Sure enough mom was still at the door. She asked what happened and as I told her how I apologised, she conjured up magically some treat for me to eat. It was reward for learning to say “Sorry” she told me.

Yes, I did. I learned it feels good to admit mistakes and correct them. It taught me to think with empathy, even though I doubt I could have spelled that word correctly at that point of time.

My mother taught me and my sister loads through such words, actions and her own example.

A week after she was gone, a student of hers contacted me. This fifteen or sixteen year old was telling me he was thankful that she was his teacher. He learned a lot about from her about life and character apart from his studies. His words now give me some perspective of how others remember her.

It wouldn’t be fair to remember her through only the prism of my grief or through those last moments I was with her. I have to remember her as a person, with her imperfections, with her incredible laughter and joy. I have to remember her well. It will take some more time, but I will get there.

Happy mother’s day to all of you.

Remembering …

aai

My mum, Pratima Kane passed away on Friday night. She had been in hospital for the past few weeks recovering well from cellulitis, a foot infection). The end came abruptly but she did not suffer, she did not spend time in pain. I write this only to process it. I write, because that is one thing she always encouraged me to do.

It hurts that we won’t be able to talk into the night ever again, discuss politics, philosophy, religion, current afairs or even football matches. It hurts intensely that I won’t see her infectious smile again or hear her loud hearty laugh.

She was a homemaker and in my twenties she once told me how she found life conventional and boring. She wanted to do more and she did.

She started to teach students over time. Mainly giving tuitions in English. Over the past decade and more, she worked hard, was busier than ever and taught well over a hundred students, some kids as young as ten or eleven and some well into their forties. Their calls and messages remembering mom fondly, will remind me of how many students respect her and remember her fondly. It is part of her legacy.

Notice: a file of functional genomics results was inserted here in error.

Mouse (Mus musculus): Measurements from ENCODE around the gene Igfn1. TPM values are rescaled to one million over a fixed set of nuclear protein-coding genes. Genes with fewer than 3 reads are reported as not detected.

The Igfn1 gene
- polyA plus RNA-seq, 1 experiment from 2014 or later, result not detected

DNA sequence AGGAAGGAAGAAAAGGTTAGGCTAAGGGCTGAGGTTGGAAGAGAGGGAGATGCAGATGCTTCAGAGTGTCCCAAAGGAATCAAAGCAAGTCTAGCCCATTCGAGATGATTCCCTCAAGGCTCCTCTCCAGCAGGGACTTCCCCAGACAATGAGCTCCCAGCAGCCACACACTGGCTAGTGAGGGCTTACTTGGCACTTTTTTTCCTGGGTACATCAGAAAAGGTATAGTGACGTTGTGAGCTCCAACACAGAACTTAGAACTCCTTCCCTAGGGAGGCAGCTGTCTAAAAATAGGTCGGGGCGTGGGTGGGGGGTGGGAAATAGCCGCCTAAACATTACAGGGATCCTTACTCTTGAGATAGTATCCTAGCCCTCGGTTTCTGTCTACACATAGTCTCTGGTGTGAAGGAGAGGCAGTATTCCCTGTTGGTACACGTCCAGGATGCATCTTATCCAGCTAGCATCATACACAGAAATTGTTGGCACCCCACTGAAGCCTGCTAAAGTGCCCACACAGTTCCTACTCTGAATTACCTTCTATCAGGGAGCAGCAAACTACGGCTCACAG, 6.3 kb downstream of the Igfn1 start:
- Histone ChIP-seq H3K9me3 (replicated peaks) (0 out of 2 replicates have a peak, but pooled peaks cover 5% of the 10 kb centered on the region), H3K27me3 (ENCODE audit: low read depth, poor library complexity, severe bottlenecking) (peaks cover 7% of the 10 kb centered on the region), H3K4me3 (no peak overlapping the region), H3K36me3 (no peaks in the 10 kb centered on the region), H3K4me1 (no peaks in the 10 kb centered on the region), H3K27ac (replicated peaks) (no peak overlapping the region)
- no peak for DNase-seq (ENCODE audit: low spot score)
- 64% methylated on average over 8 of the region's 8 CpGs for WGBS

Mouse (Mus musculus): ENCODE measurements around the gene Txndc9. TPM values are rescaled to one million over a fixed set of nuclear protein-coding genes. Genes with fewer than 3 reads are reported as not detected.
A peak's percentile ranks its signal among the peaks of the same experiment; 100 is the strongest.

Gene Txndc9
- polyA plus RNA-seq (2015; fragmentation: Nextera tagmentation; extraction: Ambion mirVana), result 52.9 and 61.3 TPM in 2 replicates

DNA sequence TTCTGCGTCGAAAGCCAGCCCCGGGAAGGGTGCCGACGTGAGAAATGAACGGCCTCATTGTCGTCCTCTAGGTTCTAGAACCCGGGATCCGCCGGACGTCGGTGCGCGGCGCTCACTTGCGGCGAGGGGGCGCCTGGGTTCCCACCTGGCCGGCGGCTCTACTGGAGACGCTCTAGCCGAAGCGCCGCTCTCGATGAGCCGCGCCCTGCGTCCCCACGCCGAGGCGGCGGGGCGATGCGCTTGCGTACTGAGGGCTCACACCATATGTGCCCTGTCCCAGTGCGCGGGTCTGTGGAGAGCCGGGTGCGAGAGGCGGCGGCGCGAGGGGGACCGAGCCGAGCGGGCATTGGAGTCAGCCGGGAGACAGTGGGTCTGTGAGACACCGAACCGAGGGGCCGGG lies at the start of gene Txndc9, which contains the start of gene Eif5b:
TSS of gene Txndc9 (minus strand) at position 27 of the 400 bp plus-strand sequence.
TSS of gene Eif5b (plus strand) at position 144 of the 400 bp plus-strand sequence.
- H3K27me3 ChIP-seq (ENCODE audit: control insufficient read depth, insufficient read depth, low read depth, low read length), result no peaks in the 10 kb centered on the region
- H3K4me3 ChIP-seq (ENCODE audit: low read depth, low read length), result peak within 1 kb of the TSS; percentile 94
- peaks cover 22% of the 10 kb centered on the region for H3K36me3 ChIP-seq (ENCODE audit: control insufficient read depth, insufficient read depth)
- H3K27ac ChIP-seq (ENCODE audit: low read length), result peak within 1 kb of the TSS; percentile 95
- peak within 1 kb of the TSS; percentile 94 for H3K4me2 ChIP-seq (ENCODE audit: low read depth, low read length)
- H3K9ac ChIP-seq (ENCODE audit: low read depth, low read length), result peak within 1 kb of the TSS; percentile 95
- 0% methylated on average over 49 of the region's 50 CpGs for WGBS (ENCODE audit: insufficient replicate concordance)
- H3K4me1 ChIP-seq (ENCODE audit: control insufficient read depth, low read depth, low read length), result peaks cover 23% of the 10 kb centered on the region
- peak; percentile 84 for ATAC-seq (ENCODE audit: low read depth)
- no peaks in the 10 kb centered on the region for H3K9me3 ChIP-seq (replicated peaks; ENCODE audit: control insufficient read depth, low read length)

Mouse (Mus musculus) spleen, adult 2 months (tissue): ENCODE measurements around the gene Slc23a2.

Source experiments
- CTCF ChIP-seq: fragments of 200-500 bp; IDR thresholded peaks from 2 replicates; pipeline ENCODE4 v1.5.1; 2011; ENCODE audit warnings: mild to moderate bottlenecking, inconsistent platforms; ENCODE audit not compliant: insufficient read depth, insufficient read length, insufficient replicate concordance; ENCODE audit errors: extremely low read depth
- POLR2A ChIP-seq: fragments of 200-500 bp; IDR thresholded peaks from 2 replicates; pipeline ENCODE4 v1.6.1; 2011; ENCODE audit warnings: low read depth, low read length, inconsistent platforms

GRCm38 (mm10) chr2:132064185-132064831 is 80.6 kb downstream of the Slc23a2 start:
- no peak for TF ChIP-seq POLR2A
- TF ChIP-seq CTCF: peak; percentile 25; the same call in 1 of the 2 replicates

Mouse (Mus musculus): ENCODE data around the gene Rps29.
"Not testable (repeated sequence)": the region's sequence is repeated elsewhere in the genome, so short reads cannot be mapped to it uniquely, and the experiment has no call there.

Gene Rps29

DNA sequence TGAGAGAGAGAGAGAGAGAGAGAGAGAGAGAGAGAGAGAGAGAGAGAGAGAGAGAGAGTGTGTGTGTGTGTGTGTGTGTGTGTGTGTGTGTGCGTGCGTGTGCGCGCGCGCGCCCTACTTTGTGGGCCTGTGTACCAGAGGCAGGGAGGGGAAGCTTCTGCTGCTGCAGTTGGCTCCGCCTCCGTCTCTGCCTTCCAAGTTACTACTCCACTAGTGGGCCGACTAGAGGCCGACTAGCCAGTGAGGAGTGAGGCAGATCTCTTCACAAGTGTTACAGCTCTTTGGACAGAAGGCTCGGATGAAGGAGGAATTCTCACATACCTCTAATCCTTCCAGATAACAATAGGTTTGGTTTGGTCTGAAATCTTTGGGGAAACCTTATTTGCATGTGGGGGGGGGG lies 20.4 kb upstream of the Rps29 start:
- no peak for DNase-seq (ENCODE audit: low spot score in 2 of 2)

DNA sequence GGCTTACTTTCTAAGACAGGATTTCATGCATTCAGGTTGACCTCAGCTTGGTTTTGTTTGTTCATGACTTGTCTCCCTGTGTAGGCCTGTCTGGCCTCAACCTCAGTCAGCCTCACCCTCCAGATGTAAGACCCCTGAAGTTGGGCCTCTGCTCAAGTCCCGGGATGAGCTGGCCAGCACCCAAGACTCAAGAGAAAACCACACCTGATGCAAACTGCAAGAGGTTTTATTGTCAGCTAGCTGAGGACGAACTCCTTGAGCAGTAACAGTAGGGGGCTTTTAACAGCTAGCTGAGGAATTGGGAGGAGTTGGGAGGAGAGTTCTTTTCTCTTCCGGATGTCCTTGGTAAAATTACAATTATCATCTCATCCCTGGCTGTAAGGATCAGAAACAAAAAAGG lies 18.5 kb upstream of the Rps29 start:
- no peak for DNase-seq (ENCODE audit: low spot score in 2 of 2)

She never judged people, and could be the most open minded person in the world. She encouraged both her children to take unconventional decisions in our personal lives and careers.

She inspired me to read, and kept telling me to write more, she would follow this blog religiously, reading every single word on every single post. And like a good teacher, she would often point out the commas and spelling mistakes I tend to make when I write.

She was happy. A happy person who laughed, made others laugh. She was my sister’s emotional rock, her best friend and so much more. For me she was happiness personified.

This is going to be very hard. But I have to find solace that she was happy with her life, with her students, her eyes always lit up when she talked about some ex-student of hers calling her up or sending her a whatsapp message. She was happy right upto the last minute of her life. And I was able to be with her in the end.

Was I ever going to feel at home?

Last week, I got myself a place in Pune. A new place that is small, decent and comfortable. I am now living in one of these well laid out, planned townships that were probably farmlands in 2005, the year I had previously moved from Mumbai to Pune.

Mumbai remains home. I have family there and probably will spend a good number of days every month there. But my new dwelling where I am staying much of the week, was at first comfortable and useful. Thanks to having a lot of colleagues around, my social life was suddenly pretty active and I am making good friends.

But the new place felt impersonal, new and odd. It did not feel warm as a house would (maybe the Pune winter has something to do with it), it did not feel like I belonged here.

I was a bit worried wondering if I was every going to feel at home here.

Then today, I managed to come along home a little earlier than my usual time. It was before the sun had set for the day. As I made some coffee for myself, I saw out of  my 11th floor window this view.

Cricket match in progress...
Cricket match in progress…

Some kids were playing cricket at a distance over a concrete pitch. I felt a bit at home, remembering a long gone yet familiar time of playing cricket with friends during school holidays.

This was good.  I think I feel at home.